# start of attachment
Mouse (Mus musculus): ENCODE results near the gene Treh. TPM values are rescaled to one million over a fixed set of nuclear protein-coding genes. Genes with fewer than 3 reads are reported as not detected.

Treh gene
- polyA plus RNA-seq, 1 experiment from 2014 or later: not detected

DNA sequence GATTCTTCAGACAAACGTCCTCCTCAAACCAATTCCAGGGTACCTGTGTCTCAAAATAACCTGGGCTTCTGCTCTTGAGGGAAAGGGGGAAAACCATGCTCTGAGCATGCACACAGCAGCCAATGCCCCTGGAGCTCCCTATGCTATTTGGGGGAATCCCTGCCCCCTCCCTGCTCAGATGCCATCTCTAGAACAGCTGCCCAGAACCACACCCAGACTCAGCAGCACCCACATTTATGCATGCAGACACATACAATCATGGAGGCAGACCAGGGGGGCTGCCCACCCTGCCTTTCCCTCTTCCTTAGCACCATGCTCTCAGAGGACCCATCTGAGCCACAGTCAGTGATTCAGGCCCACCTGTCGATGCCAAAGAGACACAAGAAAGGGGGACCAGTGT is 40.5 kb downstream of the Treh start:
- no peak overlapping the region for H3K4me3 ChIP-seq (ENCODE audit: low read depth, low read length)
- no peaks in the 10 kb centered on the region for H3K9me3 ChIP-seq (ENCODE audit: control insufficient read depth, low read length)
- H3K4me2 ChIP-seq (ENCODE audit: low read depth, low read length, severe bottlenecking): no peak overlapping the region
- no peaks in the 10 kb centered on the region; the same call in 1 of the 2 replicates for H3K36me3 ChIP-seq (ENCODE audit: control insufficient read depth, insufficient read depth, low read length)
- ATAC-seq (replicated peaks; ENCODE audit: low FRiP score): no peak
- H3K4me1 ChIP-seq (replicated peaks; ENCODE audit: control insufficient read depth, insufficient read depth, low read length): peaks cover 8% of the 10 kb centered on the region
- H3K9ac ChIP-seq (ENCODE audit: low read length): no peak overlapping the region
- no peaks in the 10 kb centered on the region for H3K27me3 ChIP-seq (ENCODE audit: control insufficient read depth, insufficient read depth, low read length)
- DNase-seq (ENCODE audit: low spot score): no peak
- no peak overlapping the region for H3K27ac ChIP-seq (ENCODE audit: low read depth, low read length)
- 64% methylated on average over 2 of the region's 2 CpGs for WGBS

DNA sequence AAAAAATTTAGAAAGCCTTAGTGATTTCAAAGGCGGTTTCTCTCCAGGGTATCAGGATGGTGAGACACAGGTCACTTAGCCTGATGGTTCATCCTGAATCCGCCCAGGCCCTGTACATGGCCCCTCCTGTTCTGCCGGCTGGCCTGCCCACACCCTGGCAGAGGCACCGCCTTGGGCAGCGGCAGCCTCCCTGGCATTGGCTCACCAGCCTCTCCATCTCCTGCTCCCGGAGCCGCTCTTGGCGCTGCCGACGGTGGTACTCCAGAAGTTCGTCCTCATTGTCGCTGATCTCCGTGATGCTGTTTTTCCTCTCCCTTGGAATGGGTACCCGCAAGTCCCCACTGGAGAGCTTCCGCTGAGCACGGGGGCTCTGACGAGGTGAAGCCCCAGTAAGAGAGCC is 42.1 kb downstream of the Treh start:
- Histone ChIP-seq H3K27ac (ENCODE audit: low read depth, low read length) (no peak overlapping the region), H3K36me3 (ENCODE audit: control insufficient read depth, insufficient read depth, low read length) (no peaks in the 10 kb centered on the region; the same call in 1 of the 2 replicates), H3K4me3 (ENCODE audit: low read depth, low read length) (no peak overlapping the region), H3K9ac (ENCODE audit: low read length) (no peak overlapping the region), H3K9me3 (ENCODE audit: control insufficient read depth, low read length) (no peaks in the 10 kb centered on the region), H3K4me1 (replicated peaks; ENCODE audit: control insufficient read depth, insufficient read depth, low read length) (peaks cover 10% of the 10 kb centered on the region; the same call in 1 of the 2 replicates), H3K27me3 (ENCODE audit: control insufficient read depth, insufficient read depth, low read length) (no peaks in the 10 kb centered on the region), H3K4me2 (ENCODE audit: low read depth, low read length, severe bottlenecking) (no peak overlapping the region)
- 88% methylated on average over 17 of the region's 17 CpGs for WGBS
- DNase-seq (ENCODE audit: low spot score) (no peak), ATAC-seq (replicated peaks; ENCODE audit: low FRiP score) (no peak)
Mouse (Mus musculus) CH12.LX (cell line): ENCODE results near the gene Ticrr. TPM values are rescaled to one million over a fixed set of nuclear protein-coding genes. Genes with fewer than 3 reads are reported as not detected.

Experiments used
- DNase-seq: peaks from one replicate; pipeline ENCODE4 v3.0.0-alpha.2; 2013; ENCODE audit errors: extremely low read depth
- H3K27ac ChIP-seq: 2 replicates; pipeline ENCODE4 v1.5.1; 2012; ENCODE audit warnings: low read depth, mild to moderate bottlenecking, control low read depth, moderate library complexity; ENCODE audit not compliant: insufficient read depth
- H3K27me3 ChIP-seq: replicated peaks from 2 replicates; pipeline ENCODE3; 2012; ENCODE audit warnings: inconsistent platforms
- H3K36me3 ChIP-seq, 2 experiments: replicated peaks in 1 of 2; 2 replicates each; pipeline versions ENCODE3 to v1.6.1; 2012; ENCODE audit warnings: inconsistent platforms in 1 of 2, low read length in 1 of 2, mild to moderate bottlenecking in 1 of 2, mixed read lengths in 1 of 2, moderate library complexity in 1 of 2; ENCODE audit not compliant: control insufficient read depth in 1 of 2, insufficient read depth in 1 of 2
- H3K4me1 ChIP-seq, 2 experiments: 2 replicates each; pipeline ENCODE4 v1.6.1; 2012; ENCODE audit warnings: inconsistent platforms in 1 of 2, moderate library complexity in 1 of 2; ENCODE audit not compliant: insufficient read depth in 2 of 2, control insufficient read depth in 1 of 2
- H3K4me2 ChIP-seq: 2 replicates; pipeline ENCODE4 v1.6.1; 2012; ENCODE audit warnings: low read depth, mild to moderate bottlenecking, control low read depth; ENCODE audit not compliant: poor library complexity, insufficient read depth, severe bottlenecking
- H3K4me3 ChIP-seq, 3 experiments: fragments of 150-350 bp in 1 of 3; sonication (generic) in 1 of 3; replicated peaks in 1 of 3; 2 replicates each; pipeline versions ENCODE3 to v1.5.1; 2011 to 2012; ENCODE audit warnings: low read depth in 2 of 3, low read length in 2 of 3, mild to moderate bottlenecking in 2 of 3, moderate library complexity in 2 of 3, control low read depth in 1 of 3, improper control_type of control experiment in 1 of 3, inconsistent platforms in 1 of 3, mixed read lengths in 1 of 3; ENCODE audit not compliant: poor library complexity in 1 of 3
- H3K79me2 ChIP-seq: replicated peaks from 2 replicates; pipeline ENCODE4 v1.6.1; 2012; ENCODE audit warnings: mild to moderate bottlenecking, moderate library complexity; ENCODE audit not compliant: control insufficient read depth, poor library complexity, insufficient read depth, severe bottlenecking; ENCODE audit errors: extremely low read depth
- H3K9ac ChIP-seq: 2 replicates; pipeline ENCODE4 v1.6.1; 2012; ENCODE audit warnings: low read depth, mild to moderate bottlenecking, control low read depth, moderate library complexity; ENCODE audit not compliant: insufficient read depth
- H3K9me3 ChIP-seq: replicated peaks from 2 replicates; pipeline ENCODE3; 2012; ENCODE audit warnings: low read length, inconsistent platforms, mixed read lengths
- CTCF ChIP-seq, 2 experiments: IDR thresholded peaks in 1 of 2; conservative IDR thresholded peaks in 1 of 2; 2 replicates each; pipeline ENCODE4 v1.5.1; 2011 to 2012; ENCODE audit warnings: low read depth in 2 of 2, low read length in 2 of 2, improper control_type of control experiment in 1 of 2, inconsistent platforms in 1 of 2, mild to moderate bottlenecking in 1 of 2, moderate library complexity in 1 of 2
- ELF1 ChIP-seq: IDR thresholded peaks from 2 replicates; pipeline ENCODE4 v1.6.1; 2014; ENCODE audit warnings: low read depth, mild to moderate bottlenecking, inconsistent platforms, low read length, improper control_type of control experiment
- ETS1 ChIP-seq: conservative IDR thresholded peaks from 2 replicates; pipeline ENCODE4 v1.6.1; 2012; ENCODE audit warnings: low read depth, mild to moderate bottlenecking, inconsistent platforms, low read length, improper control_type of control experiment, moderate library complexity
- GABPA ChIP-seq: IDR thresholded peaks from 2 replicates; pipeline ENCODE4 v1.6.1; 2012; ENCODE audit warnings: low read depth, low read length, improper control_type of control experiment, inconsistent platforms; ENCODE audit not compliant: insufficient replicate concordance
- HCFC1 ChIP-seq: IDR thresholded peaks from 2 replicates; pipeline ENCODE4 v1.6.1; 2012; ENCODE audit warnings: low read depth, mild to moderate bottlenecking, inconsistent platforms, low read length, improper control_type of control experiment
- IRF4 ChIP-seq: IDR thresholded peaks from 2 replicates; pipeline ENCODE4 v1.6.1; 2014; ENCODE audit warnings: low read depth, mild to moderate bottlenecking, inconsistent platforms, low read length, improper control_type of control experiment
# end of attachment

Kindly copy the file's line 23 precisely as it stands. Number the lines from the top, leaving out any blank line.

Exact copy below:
- H3K27ac ChIP-seq: 2 replicates; pipeline ENCODE4 v1.5.1; 2012; ENCODE audit warnings: low read depth, mild to moderate bottlenecking, control low read depth, moderate library complexity; ENCODE audit not compliant: insufficient read depth